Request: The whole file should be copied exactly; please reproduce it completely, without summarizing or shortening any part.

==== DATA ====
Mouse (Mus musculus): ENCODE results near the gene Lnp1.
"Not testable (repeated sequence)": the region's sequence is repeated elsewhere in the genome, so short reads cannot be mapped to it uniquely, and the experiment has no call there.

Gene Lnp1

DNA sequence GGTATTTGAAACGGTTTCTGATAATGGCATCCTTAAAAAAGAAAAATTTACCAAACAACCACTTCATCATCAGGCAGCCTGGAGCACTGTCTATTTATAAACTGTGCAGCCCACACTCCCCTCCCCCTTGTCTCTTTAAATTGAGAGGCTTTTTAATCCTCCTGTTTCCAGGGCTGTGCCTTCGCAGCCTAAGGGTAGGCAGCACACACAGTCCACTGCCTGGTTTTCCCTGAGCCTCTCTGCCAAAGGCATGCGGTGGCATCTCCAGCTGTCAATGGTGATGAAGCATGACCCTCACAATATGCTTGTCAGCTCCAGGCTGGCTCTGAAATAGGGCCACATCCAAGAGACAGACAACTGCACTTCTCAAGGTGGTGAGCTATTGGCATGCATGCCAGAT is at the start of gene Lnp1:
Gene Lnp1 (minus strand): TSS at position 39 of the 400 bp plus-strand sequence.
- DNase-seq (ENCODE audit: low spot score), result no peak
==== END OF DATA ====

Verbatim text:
Mouse (Mus musculus): ENCODE results near the gene Lnp1.
"Not testable (repeated sequence)": the region's sequence is repeated elsewhere in the genome, so short reads cannot be mapped to it uniquely, and the experiment has no call there.

Gene Lnp1

DNA sequence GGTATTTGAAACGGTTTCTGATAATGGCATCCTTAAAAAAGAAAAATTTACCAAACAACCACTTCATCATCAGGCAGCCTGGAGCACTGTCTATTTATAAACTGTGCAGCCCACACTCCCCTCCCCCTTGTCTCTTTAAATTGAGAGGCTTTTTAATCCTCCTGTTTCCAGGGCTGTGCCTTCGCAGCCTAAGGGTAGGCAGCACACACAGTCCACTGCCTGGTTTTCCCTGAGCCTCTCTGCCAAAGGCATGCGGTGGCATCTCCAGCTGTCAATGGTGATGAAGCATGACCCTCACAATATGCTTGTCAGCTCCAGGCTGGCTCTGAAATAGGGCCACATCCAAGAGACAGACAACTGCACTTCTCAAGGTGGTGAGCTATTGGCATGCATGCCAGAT is at the start of gene Lnp1:
Gene Lnp1 (minus strand): TSS at position 39 of the 400 bp plus-strand sequence.
- DNase-seq (ENCODE audit: low spot score), result no peak